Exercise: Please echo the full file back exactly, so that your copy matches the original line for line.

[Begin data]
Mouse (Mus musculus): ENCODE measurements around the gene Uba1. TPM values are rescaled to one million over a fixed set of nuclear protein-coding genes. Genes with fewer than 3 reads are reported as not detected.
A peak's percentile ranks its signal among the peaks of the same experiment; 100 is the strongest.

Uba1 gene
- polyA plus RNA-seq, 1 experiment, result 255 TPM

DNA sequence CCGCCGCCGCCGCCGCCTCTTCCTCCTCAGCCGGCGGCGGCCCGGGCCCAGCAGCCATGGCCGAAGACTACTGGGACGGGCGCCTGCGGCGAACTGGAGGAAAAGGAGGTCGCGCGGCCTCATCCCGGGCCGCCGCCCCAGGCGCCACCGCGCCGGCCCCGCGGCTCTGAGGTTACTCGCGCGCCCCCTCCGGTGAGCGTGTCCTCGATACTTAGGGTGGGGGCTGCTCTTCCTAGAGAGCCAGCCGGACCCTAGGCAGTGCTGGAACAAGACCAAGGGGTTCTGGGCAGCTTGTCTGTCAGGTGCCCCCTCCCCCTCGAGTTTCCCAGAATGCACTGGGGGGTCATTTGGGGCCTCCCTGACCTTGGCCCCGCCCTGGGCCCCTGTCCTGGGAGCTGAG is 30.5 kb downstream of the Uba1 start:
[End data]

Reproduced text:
Mouse (Mus musculus): ENCODE measurements around the gene Uba1. TPM values are rescaled to one million over a fixed set of nuclear protein-coding genes. Genes with fewer than 3 reads are reported as not detected.
A peak's percentile ranks its signal among the peaks of the same experiment; 100 is the strongest.

Uba1 gene
- polyA plus RNA-seq, 1 experiment, result 255 TPM

DNA sequence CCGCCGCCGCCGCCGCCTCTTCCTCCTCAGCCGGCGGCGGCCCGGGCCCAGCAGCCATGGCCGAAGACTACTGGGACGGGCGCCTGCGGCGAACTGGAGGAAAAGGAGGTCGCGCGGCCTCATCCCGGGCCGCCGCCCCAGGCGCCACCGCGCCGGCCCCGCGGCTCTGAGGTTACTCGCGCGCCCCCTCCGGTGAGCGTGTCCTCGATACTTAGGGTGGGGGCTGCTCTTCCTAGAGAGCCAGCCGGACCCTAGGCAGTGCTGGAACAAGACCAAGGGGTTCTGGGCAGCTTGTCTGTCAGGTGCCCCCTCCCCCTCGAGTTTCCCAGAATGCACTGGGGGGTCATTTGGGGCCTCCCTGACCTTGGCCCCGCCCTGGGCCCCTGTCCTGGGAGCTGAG is 30.5 kb downstream of the Uba1 start: